A collection of club volleyball players were posed with a question on Friday morning at the Kansas City Convention Center: “Who was the best setter in the nation last year?”
Without hesitation, several of the Triple Crown Sports college camp attendees responded: “Jenna Gray.”
The campers’ response stems from the presence of Gray’s college coach, Kevin Hambly and, of course, Gray’s tie to the Kansas City area.
A graduate of St. James Academy, Gray’s impact on the national scene was felt when Morehead State coach Jaime Gordon asked that question of campers on Friday, one day ahead of the Triple Crown Volleyball NIT.
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After instructing camps, Hambly said he plans to stick around in KC through Sunday to recruit during the tournament, which brings in 580 teams across seven age groups in its first year in Kansas City after several in Salt Lake City.
“It was fun,” Hambly said after his first camp session. “It’s just a little introduction into what we do and it’s a good opportunity to get these kids exposed to college coaching, but also for recruiting opportunities. It serves the coaches, the players and it’s really fun to be a part of.”
Hambly, who was at Illinois for eight seasons before spending the last two at Stanford, has always had his eye on Kansas City talent.
“I recruited a couple Kansas City kids when I was at Illinois,” he said. “I think between Topeka and Kansas City there’s a lot of great volleyball in this area. I always love coming here to recruit because there’s great talent.”
Gray, a 2017 AVCA All-America first team honoree and a two-time Pac-12 setter of the year, and Audriana Fitzmorris, her former St. James teammate and an AVCA All-America second teamer, have helped Stanford to two national titles in the last three seasons, including the Cardinal’s five-set national-title win over Nebraska in December.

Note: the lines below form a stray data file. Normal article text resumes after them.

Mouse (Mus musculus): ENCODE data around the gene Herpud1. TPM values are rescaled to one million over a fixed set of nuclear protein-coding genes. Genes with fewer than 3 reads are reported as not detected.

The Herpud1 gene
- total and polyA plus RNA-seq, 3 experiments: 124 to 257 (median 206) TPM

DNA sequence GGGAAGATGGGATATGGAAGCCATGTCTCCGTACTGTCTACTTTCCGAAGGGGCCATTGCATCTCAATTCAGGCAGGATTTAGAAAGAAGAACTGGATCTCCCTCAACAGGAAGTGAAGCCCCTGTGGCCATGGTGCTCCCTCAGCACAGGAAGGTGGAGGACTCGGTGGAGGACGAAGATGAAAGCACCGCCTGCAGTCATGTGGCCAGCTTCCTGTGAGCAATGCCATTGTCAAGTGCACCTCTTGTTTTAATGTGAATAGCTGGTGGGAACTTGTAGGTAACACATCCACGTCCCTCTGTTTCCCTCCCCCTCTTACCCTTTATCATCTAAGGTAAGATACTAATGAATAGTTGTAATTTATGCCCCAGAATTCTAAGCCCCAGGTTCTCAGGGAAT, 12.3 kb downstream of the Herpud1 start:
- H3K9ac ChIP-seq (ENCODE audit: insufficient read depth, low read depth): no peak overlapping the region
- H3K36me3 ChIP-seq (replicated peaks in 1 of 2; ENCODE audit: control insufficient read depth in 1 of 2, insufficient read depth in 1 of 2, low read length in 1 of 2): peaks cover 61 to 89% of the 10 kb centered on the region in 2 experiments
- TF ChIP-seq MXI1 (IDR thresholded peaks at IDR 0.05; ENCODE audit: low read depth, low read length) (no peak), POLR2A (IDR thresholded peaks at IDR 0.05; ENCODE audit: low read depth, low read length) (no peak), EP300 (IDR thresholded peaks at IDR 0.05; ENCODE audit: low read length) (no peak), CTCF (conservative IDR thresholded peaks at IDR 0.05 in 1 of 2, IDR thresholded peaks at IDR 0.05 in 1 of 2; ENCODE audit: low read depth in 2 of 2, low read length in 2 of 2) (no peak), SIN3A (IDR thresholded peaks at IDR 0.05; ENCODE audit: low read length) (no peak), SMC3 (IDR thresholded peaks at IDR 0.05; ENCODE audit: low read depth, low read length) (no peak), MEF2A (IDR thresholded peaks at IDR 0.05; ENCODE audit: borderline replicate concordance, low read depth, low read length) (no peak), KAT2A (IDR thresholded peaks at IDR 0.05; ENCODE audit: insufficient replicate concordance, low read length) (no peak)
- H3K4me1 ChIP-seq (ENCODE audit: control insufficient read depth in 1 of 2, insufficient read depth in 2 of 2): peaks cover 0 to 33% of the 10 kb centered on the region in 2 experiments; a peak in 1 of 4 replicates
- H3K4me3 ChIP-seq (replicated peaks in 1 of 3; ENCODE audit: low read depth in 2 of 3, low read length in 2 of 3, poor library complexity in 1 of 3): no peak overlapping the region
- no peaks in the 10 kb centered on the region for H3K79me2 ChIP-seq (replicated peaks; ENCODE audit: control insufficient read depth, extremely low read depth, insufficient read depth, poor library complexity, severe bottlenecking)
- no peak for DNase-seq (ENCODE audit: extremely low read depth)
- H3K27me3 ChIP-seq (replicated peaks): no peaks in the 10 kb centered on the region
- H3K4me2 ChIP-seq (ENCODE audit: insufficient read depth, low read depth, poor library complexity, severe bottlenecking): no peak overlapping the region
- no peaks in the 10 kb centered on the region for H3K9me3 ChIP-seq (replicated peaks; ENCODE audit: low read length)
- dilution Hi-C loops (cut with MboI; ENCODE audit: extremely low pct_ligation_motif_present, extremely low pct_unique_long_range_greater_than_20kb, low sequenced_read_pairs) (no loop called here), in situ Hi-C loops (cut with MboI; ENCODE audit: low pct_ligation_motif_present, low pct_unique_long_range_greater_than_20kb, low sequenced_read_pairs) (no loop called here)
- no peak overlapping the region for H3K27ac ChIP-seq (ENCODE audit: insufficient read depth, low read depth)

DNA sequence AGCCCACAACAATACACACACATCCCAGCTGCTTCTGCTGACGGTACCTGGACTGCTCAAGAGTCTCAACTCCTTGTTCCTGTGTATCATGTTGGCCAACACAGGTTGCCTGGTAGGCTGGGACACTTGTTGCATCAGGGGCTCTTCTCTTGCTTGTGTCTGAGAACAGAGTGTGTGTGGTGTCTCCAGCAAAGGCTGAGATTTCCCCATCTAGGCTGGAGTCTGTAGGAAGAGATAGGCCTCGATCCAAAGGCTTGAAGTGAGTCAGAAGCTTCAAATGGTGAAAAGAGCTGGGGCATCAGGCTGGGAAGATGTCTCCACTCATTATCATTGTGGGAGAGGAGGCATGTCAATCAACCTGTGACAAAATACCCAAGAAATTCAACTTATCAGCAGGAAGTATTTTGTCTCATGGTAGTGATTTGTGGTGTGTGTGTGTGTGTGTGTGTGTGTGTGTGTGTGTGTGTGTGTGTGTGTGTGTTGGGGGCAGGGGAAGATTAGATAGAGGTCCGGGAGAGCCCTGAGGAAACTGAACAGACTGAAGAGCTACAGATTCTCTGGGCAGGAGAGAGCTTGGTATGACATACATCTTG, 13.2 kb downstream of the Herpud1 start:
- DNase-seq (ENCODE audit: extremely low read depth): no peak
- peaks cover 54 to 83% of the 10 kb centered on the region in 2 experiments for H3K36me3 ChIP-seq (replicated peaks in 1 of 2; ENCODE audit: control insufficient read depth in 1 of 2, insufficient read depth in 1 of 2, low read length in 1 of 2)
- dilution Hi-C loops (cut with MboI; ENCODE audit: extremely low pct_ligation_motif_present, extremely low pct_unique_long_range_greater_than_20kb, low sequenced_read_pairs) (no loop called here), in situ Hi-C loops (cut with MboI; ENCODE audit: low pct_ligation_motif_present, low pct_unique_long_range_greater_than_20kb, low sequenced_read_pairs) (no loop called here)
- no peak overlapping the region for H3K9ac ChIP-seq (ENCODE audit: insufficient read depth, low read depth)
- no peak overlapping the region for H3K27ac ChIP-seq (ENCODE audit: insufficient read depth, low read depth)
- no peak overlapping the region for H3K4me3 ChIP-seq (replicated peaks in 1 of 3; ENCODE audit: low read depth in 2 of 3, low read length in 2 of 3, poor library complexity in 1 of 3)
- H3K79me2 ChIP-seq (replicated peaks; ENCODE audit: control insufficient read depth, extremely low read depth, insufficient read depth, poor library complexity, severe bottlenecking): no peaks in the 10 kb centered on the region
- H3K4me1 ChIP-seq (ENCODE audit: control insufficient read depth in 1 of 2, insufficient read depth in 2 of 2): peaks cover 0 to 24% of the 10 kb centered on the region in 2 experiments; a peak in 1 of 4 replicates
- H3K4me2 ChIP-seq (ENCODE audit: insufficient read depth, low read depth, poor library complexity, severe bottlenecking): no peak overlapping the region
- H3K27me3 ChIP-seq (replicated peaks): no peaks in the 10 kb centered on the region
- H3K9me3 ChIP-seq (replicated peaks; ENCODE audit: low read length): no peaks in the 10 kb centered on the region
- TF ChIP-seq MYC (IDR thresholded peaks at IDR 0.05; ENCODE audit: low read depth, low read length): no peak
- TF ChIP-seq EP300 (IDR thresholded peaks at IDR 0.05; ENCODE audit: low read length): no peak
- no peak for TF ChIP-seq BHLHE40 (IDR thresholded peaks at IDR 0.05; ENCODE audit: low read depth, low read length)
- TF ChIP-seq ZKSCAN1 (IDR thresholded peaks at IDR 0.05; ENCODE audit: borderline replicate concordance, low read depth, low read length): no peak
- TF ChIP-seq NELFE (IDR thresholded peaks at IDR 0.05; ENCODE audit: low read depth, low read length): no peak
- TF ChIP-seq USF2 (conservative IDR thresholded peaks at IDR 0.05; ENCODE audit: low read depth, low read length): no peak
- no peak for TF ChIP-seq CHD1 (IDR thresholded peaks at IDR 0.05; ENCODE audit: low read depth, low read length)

Tori Gelles, a KC MAVS player and Overland Park resident, was one of the campers who quickly deemed Gray the best setter in the country. Gelles received instruction from Hambly and the other coaches during the one-hour camp geared toward setters and defensive specialists.
“I’m a really big fan of him, so it was great,” Gelles said of Hambly. “It was really great working with the coaches because I learned a lot on footwork and technique. I got more hands-on help and I was exposed to techniques for older ages.”
This is what Hambly wants to provide for campers. But there’s other benefits of helping run a college camp that precedes a massive tournament.
“It’s the first big tournament every year and there’s a lot of great teams are here,” Hambly said of the NIT that runs through Monday. “There’s some other great tournaments, but this one has kind of become the one with the highest level of competition. Because of that we’re expecting some pretty big recruits.”
And maybe this is where he’ll find his setter of the future.
“This is a nice way to start the year,” Hambly said. “The run that we were on, now it’s just good to be around the kids who have such good energy. Just their willingness to learn and try things. We had some liberos that could pass, so I think there is a high level here.”